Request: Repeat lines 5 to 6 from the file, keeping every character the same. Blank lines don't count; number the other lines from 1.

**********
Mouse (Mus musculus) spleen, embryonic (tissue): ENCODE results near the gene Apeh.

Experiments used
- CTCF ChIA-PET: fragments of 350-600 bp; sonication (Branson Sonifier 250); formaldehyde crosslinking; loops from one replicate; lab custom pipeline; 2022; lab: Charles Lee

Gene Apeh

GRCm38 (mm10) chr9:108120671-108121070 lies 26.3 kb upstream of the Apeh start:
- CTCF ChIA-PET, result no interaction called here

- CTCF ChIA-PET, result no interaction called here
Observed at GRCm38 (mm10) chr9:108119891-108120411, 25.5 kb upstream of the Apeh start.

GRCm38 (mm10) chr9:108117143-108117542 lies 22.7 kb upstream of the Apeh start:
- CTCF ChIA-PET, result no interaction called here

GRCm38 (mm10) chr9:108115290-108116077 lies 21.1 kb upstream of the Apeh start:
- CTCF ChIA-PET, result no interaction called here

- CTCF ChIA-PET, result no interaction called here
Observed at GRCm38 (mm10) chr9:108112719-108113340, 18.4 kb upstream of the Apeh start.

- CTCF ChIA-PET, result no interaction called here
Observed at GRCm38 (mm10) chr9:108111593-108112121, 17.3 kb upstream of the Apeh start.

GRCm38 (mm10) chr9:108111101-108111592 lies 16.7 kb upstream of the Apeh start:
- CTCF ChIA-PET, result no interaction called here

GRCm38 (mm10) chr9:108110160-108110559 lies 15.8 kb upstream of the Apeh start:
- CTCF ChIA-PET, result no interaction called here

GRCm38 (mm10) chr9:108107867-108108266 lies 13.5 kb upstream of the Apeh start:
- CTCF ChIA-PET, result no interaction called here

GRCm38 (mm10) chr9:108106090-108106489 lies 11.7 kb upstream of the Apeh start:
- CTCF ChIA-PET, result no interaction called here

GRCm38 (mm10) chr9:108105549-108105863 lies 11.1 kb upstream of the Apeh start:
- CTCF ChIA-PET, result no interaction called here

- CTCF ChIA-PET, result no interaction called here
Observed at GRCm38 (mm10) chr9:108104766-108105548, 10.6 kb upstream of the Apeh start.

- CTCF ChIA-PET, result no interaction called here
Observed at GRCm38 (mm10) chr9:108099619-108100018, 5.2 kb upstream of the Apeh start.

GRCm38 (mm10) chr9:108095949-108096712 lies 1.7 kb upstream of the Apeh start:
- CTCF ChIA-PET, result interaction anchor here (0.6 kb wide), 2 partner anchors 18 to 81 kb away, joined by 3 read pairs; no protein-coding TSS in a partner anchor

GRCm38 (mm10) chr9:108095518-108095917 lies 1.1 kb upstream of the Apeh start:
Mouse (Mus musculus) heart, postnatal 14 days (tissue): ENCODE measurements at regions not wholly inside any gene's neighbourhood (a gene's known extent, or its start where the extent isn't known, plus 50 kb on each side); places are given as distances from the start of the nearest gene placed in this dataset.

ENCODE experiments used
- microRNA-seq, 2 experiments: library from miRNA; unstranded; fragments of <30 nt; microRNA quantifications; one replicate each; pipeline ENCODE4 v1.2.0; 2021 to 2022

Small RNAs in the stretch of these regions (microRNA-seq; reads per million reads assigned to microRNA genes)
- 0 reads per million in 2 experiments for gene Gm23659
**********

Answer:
GRCm38 (mm10) chr9:108120671-108121070 lies 26.3 kb upstream of the Apeh start:
- CTCF ChIA-PET, result no interaction called here